Real Oviedo: A Legacy Reborn?

“Real Oviedo is a football club like no other, it’s a club that almost died but it was saved by fans all over the world, I grew up there and it is where I go home” – Michu, former Real Oviedo Captain and Swansea City player.

Just as Michu, who spent 14 years working through the youth teams at Oviedo, said, Real Oviedo is not a normal football club. Having produced the likes of Juan Mata, Santi Cazorla and Adrian; it seems weird to think that the club was bankrupt and nearing dissolution only 10 years ago. Real Oviedo had been one of the most famous teams in Spanish footballing history during the 20th Century. After nearly 20 years of success, the team were relegated for the first time since 1979 in 2001. This relegation coming just after opening a new 30,500 seat stadium meant that Oviedo were put into colossal financial trouble. However the small club from the North of Spain were helped by football fans all over the world to rebuild financial stability and this story shows the beautiful game to be exactly that, beautiful.

To understand why the financial problems of Real Oviedo were such a huge shock to Spanish football one must first understand the history of the club. Real Oviedo were founded in 1926 due to a merger of two acute clubs in the Spanish low divisions, Real Oviedo soon found fame and reached the top division in Spain (La Liga) just 7 years later. 1933-36 were some of the best days for the club, they managed to create a style much like the “tiki-taka” tactic we link with the current Spanish team. Fred Pentland, the English manager of the time trained the team with a tight regime that allowed them to break the Spanish scoring record with 174 goals in just 62 games. However at the outbreak of war the team split and in 1939 due to a non-playable pitch (Franco used it as an ammunition dump) the team was relegated.

Oviedo had a quiet couple of decades where they often switched between the first and second divisions; however Oviedo reached continental fame in the 1962-3 season when they qualified for the UEFA Cup and finished a record third in La Liga. In 1982, Oviedo had a new stadium in order to compete for a chance of a World Cup game being hosted there, and they were successful. Over the next twenty years, Oviedo competed seriously in the second division and after being promoted in 1988, spent 12 great years in the first division.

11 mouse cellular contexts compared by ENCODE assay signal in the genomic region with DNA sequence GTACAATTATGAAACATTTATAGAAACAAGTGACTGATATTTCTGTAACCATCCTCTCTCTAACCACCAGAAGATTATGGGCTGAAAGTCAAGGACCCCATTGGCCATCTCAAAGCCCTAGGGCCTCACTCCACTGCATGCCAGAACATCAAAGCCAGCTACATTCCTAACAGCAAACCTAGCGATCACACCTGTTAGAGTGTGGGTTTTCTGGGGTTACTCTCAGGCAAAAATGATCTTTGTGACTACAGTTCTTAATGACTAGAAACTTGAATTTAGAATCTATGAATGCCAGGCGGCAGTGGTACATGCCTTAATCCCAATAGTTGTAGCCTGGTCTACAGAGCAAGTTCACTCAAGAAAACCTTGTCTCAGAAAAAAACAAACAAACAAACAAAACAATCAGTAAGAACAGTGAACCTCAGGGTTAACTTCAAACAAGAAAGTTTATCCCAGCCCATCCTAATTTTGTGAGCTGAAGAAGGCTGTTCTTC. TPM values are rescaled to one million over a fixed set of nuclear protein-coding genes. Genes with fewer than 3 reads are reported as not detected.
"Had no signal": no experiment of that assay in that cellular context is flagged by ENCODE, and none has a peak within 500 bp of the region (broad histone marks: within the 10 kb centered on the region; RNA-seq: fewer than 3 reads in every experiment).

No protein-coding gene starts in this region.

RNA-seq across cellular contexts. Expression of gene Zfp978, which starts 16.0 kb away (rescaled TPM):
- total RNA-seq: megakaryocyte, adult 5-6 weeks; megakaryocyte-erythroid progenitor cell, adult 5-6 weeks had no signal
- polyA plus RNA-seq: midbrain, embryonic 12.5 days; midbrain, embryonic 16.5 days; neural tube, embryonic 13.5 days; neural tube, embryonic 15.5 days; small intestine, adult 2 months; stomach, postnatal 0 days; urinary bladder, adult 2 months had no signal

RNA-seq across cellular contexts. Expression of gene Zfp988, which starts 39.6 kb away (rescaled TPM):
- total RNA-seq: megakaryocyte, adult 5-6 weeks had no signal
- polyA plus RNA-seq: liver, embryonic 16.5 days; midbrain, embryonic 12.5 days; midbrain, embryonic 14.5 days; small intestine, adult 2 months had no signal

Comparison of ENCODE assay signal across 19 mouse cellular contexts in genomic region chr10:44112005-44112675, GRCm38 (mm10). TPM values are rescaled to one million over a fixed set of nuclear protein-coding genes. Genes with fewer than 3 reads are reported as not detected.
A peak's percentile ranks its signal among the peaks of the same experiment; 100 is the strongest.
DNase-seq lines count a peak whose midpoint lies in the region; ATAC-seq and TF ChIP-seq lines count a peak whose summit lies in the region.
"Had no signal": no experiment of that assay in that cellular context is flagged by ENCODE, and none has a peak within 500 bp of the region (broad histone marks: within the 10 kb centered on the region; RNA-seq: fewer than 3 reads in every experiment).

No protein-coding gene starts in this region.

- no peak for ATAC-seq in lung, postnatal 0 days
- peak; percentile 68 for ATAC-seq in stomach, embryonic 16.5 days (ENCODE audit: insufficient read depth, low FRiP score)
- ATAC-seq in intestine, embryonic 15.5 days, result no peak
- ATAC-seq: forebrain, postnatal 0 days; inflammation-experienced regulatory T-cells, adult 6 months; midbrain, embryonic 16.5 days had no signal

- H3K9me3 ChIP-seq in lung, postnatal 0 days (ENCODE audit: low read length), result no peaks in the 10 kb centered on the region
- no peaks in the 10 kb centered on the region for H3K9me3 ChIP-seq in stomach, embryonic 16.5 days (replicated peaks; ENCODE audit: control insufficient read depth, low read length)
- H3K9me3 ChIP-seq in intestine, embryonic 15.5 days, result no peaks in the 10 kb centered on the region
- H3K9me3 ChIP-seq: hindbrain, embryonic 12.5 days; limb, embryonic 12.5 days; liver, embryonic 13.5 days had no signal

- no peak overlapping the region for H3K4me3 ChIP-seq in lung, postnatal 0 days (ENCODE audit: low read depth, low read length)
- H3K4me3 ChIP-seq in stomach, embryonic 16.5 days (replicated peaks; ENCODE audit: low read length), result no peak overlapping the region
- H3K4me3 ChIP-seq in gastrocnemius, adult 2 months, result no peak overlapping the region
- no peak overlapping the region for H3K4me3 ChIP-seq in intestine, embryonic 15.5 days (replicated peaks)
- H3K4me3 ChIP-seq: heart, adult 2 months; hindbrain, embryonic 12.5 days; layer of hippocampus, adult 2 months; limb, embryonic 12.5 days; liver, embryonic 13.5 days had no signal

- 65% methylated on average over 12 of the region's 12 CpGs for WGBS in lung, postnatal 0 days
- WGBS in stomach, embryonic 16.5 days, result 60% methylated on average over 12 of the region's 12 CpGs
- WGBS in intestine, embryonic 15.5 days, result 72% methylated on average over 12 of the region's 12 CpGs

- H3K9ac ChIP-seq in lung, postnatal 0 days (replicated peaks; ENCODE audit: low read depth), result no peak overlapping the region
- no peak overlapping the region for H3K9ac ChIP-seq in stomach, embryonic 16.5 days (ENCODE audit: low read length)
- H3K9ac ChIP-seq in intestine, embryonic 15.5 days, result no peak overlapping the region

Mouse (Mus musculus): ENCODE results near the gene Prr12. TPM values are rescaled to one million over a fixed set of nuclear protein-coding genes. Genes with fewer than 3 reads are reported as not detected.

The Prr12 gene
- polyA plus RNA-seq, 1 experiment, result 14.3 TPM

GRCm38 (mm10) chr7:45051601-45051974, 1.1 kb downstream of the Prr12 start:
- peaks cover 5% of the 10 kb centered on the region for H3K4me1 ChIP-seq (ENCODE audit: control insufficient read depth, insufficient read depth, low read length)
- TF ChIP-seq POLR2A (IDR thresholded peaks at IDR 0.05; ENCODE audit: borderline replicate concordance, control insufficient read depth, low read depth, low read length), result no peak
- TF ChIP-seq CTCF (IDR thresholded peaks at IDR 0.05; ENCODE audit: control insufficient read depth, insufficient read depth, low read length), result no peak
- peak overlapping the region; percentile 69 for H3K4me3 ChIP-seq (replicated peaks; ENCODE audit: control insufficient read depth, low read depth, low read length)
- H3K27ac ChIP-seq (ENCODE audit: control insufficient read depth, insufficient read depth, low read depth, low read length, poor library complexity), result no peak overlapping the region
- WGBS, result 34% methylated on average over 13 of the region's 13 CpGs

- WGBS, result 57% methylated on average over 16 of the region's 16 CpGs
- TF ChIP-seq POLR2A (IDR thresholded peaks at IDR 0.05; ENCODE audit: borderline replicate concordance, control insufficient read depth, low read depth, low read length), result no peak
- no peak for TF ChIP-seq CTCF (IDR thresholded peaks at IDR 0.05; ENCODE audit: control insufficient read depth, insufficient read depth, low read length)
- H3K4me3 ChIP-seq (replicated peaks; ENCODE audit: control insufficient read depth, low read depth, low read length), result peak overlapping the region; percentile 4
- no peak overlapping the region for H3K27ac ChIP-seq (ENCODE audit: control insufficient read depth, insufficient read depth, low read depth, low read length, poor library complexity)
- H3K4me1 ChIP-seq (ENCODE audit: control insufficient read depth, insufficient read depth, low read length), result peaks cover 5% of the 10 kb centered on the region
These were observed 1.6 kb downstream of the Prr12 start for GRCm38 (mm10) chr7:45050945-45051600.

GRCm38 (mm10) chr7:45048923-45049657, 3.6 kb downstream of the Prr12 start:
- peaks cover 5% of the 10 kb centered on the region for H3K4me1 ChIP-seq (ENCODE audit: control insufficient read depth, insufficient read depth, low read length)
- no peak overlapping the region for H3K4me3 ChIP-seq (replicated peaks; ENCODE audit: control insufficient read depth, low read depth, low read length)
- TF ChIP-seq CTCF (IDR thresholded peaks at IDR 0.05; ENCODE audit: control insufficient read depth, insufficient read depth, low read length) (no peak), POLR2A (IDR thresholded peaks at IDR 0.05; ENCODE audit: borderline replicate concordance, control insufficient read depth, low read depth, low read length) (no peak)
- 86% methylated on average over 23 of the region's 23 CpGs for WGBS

Then disaster struck in 2001, Oviedo, having spent 12 years successfully battling in the Spanish top tier, were subjected to two consecutive relegations. The club had attracted international players during the 90’s and had just built a new major stadium (The Carlos Tartiere Stadium.) The severe lack of money, due to these relegations, meant that the club was not able to pay its players and was therefore subject to an administrative relegation which took them to their all time lowest league in the Spanish Fourth Division.

Many Oviedo fans blame bad management for letting the situation get so atrocious; the current president Antonia Fidalgo said “the situation came from regrettable, reckless management, based on ignorance and impudence.” This management has become a taboo subject for many of the Oviedo fans; however this is not where the story ends. Instead in the 2012-13 season Oviedo claimed international fame once again. Oviedo called on supporters, not just those who had been following Real Oviedo all their life but supporters of football, to help the club (who were on the brink of destruction) survive.

Oviedo needed over €4,000,000 to alleviate the terrible financial situation they were in. This is where footballing history was made; over 25,000 people bought shares in the club from 61 different countries (including one football fan from the North Pole,) the overwhelming support that Oviedo achieved is testament to the greatness of football fans. Having raised €2,000,000 from supporters all around the globe (including special financial help from past players such as Santi Cazorla, Juan Mata, Michu and Adrián), the richest man on the planet Carlos Slim decided to get involved and support a tiny club in the north of Spain; Slim donated the rest of the money needed to rebuilt the club. Whether an opponent of Oviedo or not, football fans never want to see another club go out of business because they know that one day their special club might be in the same situation.

The story of Real Oviedo however did not stop there, having regained financial stability the club was determined to become a great club again. Over the past few years Oviedo have not only started to attract bigger name players again but also the club have rebuilt their youth academy. The Head of the Youth Academy Fermin Alavarez said of the new youth academy “it’ll be hard to repeat [past successes] but it is a good base to start from.” The future is bright for Real Oviedo and this will come as a relief to many of the dedicated supporters who were left in darkness for so long. The saying “sometimes we see clearest in the darkness” is really true for Real Oviedo. Football fans all around the world proved this with their staggering support for the club who were so close but yet so far to dissolution.

In May this year, the future got even brighter for Real Oviedo, as they finally secured their place back in the mainstream Spanish Second Division for the first time since their financial collapse. The restoration of Real Oviedo to the Spanish League is a great sight to see; hopefully in years to come the amazing legacy that Real Oviedo started to leave behind can be continued and reborn. This time it is a legacy of the essential fans at the core of the beautiful game.


Tom Goulde

I am 17, currently in my first year of A-Levels at school. I am a huge football fan and support Chelsea FC. I am a keen history student and an aspiring journalist.

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